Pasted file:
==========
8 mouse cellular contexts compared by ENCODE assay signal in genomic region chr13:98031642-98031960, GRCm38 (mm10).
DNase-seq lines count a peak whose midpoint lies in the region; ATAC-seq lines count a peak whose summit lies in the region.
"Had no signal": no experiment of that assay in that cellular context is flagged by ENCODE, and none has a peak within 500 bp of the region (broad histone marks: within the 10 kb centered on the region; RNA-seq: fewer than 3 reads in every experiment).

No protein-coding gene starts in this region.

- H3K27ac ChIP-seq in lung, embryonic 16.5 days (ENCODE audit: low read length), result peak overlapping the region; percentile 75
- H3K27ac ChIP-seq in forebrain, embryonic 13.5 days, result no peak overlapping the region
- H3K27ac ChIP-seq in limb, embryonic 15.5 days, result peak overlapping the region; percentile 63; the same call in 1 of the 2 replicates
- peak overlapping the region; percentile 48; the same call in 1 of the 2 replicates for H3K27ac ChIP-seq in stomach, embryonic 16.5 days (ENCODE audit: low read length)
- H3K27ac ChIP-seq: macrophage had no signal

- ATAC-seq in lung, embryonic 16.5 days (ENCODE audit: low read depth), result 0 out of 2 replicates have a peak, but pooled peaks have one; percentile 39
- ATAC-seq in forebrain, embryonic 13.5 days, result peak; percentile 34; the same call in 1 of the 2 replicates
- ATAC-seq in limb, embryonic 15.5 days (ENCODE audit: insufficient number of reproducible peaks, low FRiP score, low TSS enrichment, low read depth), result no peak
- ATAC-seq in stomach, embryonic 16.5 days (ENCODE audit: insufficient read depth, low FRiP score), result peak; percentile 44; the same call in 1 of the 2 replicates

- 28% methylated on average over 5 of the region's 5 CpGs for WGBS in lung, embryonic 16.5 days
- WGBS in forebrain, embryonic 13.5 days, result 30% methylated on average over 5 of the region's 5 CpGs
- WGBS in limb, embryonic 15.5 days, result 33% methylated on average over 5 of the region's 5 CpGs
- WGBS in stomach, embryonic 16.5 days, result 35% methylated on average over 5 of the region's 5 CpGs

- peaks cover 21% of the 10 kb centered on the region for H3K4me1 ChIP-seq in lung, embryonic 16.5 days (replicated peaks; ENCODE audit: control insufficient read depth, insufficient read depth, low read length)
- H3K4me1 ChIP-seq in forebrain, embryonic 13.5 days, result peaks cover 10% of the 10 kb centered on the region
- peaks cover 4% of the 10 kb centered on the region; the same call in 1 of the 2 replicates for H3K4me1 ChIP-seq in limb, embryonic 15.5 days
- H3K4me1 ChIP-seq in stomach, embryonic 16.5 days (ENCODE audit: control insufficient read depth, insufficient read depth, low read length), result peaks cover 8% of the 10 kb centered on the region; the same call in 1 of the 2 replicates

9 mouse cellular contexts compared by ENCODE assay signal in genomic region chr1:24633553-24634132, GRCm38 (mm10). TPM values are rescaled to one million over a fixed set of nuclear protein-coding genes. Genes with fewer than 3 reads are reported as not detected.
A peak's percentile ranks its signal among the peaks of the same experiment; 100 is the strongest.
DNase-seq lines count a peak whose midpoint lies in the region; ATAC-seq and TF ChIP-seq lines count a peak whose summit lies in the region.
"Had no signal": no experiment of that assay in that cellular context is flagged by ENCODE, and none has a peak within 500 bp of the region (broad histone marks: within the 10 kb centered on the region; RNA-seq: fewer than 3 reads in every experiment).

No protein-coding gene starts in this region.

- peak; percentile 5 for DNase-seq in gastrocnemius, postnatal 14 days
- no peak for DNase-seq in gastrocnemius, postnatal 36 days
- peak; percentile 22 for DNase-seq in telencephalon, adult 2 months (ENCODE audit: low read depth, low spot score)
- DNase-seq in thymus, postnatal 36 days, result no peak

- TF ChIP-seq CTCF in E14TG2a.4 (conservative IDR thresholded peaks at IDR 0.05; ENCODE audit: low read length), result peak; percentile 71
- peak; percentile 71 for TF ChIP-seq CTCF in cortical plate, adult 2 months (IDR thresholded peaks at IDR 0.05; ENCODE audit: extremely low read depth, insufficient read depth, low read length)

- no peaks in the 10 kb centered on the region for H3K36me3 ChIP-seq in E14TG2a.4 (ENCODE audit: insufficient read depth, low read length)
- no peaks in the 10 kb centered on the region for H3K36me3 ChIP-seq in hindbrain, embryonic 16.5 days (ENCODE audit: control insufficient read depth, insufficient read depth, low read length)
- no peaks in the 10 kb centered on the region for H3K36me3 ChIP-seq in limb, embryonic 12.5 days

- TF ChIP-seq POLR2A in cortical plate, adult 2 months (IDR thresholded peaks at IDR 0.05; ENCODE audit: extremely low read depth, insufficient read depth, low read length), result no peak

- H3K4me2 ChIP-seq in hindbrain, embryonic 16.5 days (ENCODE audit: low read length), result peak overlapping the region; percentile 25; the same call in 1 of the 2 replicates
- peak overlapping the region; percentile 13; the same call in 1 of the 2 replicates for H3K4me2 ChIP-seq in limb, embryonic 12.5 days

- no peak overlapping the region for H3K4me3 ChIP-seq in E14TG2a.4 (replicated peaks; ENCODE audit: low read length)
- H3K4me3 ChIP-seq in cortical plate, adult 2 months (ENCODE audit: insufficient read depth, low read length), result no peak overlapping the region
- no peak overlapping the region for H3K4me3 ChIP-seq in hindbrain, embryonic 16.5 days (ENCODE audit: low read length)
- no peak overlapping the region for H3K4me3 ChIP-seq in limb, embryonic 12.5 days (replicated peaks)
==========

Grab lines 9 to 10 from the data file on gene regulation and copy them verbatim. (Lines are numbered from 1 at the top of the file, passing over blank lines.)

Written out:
- H3K27ac ChIP-seq: macrophage had no signal

- ATAC-seq in lung, embryonic 16.5 days (ENCODE audit: low read depth), result 0 out of 2 replicates have a peak, but pooled peaks have one; percentile 39